SALT LAKE CITY — Prosecutors in Salt Lake City are the latest to drop low-level criminal cases for peaceful protesters who have taken to streets after George Floyd’s killing in Minnesota.
Salt Lake County District Attorney Sim Gill announced the move Thursday, saying city and county prosecutors in his office would not file any such charges in the future.
While he will continue to go after those accused of damaging property and unlawful rioting, Gill won’t pursue convictions for violating curfew or failing to disperse. His announcement is similar to that of other top law enforcers in cities like New York, Dallas and San Francisco.
“This determination is made as a matter of fairness, as a practical resource management consideration, and consistent with this office’s commitment to criminal justice reform,” Gill’s office said in a news release.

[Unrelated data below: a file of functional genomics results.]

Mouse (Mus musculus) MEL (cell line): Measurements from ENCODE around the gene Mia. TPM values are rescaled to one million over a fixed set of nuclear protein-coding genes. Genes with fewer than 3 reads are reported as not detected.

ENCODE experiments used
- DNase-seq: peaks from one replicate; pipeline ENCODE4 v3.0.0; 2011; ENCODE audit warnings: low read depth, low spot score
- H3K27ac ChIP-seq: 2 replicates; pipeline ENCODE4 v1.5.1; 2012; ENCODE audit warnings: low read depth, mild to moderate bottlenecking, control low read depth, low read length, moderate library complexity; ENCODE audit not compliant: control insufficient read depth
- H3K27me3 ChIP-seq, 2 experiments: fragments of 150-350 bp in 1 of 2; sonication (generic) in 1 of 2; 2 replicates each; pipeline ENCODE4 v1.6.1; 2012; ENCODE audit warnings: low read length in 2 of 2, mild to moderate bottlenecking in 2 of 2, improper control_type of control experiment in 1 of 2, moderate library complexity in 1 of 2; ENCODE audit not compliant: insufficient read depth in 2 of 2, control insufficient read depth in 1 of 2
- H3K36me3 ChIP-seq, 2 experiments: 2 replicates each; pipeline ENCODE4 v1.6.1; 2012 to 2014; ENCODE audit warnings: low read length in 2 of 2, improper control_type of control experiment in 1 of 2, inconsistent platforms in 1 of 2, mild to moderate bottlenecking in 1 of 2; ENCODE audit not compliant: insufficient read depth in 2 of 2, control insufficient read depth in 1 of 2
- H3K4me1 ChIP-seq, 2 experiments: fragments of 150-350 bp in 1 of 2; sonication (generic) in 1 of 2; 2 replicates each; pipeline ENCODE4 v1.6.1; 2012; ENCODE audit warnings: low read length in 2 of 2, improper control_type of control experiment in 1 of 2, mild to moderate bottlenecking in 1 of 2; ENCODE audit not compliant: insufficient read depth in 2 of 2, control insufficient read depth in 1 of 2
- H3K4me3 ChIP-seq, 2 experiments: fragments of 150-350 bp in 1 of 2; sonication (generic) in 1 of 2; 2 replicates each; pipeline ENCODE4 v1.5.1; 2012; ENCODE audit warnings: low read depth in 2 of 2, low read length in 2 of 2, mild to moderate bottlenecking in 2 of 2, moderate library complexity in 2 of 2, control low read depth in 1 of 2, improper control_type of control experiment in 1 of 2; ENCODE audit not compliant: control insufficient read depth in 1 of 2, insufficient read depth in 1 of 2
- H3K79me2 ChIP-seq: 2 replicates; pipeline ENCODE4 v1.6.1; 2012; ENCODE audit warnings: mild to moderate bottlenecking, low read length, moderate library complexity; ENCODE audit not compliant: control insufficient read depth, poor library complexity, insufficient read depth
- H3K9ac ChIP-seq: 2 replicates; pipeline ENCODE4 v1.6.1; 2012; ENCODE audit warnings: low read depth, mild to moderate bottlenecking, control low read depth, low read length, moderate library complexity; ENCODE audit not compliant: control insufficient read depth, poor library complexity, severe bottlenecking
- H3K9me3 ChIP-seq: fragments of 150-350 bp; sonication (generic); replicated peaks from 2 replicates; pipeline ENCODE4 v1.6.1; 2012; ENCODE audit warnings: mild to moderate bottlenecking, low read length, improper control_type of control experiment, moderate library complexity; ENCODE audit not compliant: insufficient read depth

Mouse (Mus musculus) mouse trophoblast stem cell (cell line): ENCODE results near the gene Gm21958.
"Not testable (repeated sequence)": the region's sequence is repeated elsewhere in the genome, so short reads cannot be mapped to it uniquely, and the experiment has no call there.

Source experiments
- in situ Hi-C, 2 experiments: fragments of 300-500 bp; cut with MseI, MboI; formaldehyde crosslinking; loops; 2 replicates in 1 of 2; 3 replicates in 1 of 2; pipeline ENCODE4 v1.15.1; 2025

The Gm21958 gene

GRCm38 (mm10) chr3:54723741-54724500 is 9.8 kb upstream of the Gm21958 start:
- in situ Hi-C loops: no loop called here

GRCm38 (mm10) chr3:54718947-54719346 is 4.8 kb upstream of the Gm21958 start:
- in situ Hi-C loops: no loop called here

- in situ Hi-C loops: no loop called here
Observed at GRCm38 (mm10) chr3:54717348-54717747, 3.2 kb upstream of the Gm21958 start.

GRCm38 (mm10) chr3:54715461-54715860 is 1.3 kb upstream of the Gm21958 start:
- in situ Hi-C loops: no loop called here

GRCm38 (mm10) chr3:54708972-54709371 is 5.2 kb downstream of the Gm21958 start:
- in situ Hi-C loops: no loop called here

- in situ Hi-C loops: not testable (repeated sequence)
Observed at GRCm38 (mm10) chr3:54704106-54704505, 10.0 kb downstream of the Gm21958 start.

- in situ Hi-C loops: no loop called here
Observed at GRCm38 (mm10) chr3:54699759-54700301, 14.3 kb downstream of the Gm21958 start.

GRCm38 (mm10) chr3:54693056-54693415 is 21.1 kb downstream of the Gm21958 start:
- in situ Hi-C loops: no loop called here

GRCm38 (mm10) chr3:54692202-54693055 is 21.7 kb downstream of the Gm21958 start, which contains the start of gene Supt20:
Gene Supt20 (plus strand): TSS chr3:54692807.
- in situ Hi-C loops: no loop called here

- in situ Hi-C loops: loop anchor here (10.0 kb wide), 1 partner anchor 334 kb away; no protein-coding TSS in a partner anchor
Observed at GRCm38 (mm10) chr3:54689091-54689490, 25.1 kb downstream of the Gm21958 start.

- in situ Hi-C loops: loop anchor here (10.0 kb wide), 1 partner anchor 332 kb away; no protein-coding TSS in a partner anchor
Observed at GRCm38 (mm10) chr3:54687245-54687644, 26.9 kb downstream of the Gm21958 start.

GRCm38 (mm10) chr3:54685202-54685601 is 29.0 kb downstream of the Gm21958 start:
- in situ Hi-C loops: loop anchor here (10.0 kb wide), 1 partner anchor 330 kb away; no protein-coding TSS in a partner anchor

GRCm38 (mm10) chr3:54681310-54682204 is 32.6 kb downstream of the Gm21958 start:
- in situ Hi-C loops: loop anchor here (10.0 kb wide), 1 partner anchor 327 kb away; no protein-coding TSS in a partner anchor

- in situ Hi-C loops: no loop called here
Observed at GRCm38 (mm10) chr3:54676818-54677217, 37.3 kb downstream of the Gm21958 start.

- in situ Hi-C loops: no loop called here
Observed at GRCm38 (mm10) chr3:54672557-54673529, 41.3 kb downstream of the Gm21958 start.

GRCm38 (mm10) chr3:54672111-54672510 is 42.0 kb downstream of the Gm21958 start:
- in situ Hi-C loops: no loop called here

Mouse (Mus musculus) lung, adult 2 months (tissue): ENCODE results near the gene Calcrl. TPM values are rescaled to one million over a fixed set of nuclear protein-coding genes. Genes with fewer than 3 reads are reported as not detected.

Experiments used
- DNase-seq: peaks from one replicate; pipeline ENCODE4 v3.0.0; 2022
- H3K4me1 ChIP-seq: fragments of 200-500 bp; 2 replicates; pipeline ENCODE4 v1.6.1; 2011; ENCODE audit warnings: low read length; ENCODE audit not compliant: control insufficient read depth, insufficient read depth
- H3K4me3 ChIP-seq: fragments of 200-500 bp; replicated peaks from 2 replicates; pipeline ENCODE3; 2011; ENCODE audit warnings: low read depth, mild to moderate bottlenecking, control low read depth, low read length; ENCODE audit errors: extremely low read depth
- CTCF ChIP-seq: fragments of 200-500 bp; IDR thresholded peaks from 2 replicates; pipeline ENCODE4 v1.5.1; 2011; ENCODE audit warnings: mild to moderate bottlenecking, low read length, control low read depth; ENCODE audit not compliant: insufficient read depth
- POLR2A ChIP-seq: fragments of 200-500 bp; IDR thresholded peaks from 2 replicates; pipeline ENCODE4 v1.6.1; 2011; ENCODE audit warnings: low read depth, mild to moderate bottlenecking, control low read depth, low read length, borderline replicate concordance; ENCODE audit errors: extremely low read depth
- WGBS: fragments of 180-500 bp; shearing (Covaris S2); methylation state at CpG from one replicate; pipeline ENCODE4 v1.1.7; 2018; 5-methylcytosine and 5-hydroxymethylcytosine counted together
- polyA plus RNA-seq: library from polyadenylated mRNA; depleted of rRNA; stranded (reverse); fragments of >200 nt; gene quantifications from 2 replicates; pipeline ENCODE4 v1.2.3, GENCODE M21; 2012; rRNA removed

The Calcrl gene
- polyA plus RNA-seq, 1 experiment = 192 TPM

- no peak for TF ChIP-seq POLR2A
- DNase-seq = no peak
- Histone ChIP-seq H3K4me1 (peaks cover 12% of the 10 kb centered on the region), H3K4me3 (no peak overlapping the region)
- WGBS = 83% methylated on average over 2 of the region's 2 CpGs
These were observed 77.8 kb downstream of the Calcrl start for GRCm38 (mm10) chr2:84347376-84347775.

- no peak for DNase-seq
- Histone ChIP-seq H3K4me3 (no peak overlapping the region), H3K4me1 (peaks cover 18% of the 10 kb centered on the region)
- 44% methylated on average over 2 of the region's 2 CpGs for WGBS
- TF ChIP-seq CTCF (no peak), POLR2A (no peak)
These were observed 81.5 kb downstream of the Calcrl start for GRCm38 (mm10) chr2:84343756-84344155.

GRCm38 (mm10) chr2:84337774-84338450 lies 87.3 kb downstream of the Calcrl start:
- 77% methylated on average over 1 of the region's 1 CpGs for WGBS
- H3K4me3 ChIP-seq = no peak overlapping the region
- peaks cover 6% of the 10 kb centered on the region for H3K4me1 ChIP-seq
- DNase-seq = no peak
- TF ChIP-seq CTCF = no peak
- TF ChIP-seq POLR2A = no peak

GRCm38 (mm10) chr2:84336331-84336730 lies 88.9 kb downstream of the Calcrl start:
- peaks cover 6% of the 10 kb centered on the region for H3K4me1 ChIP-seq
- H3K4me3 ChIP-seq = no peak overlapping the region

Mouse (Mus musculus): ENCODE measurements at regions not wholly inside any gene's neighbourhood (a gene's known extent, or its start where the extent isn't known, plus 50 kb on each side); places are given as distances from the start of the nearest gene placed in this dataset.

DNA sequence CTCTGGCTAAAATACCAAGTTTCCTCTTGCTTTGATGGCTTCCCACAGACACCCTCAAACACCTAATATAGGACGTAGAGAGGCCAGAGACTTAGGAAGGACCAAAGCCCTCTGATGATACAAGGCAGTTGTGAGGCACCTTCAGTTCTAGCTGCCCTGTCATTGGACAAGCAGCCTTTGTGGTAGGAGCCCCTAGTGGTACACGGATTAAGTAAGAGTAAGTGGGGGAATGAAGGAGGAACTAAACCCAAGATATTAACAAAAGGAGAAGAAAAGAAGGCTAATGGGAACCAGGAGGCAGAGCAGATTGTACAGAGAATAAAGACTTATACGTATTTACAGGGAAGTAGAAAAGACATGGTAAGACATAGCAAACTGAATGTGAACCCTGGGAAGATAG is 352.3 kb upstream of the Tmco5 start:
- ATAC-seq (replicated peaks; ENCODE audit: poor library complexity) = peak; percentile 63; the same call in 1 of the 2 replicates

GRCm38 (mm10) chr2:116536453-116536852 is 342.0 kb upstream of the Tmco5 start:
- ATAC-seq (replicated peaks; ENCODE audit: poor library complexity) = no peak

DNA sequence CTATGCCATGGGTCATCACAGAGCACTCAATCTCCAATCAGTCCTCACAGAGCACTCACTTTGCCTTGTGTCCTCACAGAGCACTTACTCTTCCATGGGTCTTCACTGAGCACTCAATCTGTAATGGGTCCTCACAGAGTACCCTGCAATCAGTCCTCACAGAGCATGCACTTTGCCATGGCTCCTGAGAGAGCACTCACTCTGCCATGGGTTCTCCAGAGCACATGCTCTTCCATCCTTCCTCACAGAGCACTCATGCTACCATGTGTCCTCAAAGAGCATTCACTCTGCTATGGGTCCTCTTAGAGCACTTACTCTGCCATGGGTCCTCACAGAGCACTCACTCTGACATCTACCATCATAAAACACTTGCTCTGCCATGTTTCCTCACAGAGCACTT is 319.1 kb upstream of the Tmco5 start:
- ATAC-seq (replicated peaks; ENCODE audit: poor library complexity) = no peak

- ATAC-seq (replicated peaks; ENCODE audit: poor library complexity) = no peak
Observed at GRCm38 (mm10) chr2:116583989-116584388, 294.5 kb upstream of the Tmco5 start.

The office has declined to charge about three dozen demonstrators and will move to toss the nonviolent counts already filed against four. Prosecutors will ask judges to dismiss the existing charges without prejudice, meaning they could be filed again at a later date. But the office won’t fight expungement requests from those who stay out of trouble, a spokesman confirmed.
Gill urged police who plan to recommend charges for nonviolent offenses “to devote your resources to more serious charges,” like class B misdemeanor charges of rioting and higher.
He said public safety is his first priority, but that includes protecting people’s constitutional rights, especially when no people or property are harmed.